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Dell Children’s Testifies on Capitol Hill

September 29, 2015

group-photo_250-300x225-300x225The Children’s Blood & Cancer Center (CBCC) research team at Dell Children’s attended the Sixth Annual Childhood Cancer Caucus Summit in Washington DC on September 18.  The team was invited by Congressman Michael McCaul of Austin to address congressional leaders, representatives from the bio-tech industry, childhood cancer foundations and others in discussing the importance of clinical trial research in the fight against childhood cancer.

CBCC Clinical Research Director Dr. Amy Fowler presented the CBCC’s experience with the clinical trial drug, Unituxin, which was developed for children diagnosed with high-risk neuroblastoma. Unituxin was approved by the FDA in March and is one of only three pediatric cancer drugs approved by the FDA over the past 20 years.

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Dr. Fowler says the CBCC has enrolled children with cancer into lifesaving clinical trials since becoming a member of the Children’s Oncology Group (COG) in 1995. COG is a prestigious collaborative research organization of about 2,000 physician researchers at more than 200 hospitals and is one of the world’s largest organization devoted exclusively to childhood and adolescent cancer research.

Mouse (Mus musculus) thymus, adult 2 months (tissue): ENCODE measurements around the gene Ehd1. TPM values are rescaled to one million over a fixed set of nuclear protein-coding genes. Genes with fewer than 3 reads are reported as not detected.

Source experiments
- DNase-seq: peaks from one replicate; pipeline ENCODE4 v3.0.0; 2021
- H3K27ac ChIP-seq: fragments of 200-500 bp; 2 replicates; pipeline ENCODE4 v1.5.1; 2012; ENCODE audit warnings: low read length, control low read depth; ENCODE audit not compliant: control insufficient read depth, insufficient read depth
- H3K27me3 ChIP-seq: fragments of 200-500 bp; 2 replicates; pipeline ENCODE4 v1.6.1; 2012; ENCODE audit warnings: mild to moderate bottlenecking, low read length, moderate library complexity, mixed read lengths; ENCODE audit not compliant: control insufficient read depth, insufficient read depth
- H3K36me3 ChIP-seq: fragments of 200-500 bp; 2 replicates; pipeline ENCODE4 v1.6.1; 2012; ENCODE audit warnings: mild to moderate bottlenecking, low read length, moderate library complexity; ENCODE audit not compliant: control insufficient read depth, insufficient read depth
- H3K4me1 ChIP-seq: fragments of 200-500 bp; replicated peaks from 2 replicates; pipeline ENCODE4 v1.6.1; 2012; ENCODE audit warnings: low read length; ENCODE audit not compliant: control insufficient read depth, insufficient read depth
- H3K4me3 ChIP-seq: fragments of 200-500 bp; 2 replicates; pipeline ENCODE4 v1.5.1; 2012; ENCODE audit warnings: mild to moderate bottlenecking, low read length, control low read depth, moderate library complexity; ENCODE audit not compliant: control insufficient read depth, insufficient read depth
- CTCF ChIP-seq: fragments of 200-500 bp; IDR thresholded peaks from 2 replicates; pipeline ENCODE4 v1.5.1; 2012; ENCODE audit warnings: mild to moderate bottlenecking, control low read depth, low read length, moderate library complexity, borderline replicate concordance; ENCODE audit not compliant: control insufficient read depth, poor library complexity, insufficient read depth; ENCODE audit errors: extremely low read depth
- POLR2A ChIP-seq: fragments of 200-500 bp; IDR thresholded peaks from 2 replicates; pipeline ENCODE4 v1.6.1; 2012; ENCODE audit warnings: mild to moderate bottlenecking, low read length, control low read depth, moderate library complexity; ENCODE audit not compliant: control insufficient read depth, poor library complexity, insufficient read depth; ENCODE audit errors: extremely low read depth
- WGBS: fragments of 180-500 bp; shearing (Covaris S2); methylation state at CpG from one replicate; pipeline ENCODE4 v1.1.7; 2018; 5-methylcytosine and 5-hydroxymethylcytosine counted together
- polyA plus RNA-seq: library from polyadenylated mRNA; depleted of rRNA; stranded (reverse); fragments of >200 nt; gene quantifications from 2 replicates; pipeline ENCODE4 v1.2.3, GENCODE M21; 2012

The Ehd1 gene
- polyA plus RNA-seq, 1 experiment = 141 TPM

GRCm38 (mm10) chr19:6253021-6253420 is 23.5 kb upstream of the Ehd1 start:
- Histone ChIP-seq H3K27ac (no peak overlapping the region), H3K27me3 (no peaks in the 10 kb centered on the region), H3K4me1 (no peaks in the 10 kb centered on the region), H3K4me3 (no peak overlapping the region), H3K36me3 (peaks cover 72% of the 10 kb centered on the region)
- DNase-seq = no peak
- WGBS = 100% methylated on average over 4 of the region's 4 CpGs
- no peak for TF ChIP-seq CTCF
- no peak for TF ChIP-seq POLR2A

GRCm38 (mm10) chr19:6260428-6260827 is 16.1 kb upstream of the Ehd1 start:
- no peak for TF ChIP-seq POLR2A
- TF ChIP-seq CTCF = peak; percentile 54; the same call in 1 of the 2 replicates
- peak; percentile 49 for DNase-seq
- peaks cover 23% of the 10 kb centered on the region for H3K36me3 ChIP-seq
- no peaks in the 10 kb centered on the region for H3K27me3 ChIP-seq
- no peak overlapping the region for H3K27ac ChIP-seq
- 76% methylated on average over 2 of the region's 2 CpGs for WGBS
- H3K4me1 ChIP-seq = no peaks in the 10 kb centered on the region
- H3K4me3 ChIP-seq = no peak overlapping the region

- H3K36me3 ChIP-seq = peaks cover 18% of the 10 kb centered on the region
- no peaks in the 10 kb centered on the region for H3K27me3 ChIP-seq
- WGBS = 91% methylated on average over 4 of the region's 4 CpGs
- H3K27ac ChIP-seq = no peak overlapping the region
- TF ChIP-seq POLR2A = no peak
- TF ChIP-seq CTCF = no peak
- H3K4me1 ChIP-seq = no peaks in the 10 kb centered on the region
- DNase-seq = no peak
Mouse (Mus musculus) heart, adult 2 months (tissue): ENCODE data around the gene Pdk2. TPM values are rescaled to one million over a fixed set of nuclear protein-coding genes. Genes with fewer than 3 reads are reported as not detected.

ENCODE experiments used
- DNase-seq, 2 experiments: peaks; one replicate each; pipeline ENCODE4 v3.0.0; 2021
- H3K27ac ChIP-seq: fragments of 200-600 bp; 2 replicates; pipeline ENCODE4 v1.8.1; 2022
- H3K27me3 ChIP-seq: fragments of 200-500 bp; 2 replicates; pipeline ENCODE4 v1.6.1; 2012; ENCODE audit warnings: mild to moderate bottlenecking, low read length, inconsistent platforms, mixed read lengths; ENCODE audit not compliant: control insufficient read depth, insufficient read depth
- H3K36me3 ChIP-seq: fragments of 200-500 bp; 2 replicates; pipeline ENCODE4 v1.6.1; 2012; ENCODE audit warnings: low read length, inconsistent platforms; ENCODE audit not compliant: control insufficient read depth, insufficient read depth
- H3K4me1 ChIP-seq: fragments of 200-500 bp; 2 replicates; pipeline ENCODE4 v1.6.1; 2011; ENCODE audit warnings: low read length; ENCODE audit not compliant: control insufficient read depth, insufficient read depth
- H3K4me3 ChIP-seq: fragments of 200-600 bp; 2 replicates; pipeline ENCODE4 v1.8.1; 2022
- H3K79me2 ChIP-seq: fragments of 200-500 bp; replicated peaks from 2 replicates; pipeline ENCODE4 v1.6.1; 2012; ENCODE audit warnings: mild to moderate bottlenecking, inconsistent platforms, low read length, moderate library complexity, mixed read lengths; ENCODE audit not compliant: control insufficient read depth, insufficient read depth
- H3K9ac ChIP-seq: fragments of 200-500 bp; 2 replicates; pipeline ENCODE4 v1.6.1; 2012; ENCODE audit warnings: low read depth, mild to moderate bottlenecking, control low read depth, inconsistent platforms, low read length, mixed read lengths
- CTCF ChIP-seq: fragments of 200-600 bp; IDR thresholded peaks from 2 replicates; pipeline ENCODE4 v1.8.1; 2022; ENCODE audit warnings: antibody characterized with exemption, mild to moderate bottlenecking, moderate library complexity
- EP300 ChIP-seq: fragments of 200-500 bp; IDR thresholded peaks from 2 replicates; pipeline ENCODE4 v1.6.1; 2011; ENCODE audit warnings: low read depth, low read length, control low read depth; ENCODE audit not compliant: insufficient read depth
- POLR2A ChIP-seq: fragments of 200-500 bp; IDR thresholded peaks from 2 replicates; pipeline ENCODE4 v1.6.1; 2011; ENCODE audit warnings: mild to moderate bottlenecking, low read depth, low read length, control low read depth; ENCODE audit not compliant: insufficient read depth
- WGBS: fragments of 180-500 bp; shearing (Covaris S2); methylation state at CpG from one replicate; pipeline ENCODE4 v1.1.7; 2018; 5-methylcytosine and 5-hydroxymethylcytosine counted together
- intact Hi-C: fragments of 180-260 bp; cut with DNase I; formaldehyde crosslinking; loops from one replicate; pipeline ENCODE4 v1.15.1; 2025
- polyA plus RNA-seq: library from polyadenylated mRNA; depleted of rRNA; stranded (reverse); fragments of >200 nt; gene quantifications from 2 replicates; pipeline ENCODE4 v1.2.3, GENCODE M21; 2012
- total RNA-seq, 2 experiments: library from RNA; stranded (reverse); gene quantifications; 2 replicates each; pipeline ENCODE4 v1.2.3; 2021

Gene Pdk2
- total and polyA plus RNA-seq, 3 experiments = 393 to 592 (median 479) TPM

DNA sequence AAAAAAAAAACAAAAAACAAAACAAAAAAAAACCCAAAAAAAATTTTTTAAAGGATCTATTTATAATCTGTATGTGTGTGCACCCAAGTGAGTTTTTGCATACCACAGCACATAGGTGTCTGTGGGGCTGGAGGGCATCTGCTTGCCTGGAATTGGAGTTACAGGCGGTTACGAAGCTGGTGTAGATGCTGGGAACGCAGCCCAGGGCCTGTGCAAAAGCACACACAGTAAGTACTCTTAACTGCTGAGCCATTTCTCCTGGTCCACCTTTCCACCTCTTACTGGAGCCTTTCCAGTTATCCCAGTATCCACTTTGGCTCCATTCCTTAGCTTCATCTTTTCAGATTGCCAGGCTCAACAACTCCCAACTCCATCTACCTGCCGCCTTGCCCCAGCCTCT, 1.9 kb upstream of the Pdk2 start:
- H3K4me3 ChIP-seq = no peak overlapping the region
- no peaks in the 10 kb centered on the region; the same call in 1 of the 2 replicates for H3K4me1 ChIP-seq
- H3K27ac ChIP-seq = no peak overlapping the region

“Research through clinical trials helps determine the most effective and safest treatments for a disease, improves survival rates, while attempting to reduce unwanted side effects and/or late effects of pediatric cancer treatments,” says Dr. Fowler.  “The Unituxin clinical trial highlights the importance of collaborative research to further medical progress.  While this one drug will help hundreds of children each year, there are many more families who need help, and we have miles to go.”

Casey and Lesley Ryan, parents of CBCC patient Rex Ryan, also shared their family’s story.  Rex is one of five CBCC patients diagnosed with high-risk neuroblastoma, who are alive today because of their participation in the Unituxin clinical trial.

CBCC_cover_MG_04442001Rex began his tough battle with stage-four neuroblastoma at 17-months.  Today he’s a happy and thriving three-year-old toddler who is just shy of being one year cancer free.  Lesley is particularly grateful to the families whose participation in past clinical trials have led to research discoveries and helped create hope for others.

“The path they paved for families like ours and for children like Rex is an incredible one,” she says.  “Because of their courage, we can look forward to the first day of Kindergarten, awkward middle school moments, high school graduation, college visits, and someday, grandchildren. Because of their strength and bravery, we can embrace each new day and the opportunities they hold for Rex and for our entire family.”

Click here to learn more about the Childhood Cancer Caucus.